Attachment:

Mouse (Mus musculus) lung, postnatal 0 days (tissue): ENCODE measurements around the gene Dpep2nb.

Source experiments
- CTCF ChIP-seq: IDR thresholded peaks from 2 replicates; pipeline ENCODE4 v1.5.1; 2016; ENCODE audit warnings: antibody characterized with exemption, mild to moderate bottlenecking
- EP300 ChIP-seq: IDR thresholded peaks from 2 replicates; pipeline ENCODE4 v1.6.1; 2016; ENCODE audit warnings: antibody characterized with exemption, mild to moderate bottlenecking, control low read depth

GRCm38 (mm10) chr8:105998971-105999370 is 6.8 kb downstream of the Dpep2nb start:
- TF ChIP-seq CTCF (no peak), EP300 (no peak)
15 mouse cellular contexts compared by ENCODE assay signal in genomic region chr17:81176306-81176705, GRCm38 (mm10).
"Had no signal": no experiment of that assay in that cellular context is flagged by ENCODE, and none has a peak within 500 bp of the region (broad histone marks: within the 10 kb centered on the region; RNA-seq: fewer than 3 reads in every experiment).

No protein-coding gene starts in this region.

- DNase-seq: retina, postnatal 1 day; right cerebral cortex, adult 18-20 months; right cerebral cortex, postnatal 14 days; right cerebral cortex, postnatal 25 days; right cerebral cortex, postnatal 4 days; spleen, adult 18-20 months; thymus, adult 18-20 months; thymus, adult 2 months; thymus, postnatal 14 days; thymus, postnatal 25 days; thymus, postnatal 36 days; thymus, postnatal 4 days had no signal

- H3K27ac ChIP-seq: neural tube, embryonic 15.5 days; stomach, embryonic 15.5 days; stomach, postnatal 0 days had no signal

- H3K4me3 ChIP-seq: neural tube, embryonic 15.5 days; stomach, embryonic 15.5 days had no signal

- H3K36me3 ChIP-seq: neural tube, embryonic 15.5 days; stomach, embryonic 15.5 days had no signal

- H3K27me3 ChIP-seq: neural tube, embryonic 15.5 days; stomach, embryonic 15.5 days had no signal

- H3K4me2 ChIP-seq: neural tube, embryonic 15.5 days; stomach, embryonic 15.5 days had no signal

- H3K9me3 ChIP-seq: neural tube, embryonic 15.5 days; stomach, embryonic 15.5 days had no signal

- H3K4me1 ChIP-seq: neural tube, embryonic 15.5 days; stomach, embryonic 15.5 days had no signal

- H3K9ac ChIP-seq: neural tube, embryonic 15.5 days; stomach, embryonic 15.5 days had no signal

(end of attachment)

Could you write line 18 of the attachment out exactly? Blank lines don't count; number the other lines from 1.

- H3K9ac ChIP-seq: neural tube, embryonic 15.5 days; stomach, embryonic 15.5 days had no signal